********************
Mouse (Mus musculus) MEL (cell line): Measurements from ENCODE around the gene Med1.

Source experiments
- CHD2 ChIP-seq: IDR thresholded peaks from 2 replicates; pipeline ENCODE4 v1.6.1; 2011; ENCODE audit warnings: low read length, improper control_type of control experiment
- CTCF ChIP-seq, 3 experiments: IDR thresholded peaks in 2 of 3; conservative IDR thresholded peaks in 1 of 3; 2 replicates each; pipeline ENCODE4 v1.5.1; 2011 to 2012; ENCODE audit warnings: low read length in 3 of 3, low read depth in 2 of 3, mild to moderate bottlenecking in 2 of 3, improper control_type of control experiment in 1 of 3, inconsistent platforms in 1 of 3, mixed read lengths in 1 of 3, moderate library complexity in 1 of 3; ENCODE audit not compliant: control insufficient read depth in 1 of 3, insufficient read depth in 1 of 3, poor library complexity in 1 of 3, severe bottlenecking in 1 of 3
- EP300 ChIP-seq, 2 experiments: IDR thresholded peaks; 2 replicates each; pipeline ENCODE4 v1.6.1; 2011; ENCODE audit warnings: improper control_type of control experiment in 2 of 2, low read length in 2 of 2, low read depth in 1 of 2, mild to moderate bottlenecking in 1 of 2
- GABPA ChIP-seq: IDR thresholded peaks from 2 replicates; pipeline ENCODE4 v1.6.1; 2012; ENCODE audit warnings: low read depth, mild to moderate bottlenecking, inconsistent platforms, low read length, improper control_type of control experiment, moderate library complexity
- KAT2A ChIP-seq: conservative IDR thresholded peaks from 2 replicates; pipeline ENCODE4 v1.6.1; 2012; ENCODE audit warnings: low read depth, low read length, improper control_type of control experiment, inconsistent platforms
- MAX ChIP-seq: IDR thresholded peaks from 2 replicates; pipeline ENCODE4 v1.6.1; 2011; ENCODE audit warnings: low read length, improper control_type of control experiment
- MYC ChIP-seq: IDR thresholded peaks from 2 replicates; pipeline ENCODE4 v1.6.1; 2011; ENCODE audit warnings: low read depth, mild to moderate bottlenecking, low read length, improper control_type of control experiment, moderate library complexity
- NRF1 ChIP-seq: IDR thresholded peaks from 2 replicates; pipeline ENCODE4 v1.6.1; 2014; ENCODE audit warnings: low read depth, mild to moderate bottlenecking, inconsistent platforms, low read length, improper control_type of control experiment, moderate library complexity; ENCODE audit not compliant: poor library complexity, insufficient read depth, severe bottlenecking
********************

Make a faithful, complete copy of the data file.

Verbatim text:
Mouse (Mus musculus) MEL (cell line): Measurements from ENCODE around the gene Med1.

Source experiments
- CHD2 ChIP-seq: IDR thresholded peaks from 2 replicates; pipeline ENCODE4 v1.6.1; 2011; ENCODE audit warnings: low read length, improper control_type of control experiment
- CTCF ChIP-seq, 3 experiments: IDR thresholded peaks in 2 of 3; conservative IDR thresholded peaks in 1 of 3; 2 replicates each; pipeline ENCODE4 v1.5.1; 2011 to 2012; ENCODE audit warnings: low read length in 3 of 3, low read depth in 2 of 3, mild to moderate bottlenecking in 2 of 3, improper control_type of control experiment in 1 of 3, inconsistent platforms in 1 of 3, mixed read lengths in 1 of 3, moderate library complexity in 1 of 3; ENCODE audit not compliant: control insufficient read depth in 1 of 3, insufficient read depth in 1 of 3, poor library complexity in 1 of 3, severe bottlenecking in 1 of 3
- EP300 ChIP-seq, 2 experiments: IDR thresholded peaks; 2 replicates each; pipeline ENCODE4 v1.6.1; 2011; ENCODE audit warnings: improper control_type of control experiment in 2 of 2, low read length in 2 of 2, low read depth in 1 of 2, mild to moderate bottlenecking in 1 of 2
- GABPA ChIP-seq: IDR thresholded peaks from 2 replicates; pipeline ENCODE4 v1.6.1; 2012; ENCODE audit warnings: low read depth, mild to moderate bottlenecking, inconsistent platforms, low read length, improper control_type of control experiment, moderate library complexity
- KAT2A ChIP-seq: conservative IDR thresholded peaks from 2 replicates; pipeline ENCODE4 v1.6.1; 2012; ENCODE audit warnings: low read depth, low read length, improper control_type of control experiment, inconsistent platforms
- MAX ChIP-seq: IDR thresholded peaks from 2 replicates; pipeline ENCODE4 v1.6.1; 2011; ENCODE audit warnings: low read length, improper control_type of control experiment
- MYC ChIP-seq: IDR thresholded peaks from 2 replicates; pipeline ENCODE4 v1.6.1; 2011; ENCODE audit warnings: low read depth, mild to moderate bottlenecking, low read length, improper control_type of control experiment, moderate library complexity
- NRF1 ChIP-seq: IDR thresholded peaks from 2 replicates; pipeline ENCODE4 v1.6.1; 2014; ENCODE audit warnings: low read depth, mild to moderate bottlenecking, inconsistent platforms, low read length, improper control_type of control experiment, moderate library complexity; ENCODE audit not compliant: poor library complexity, insufficient read depth, severe bottlenecking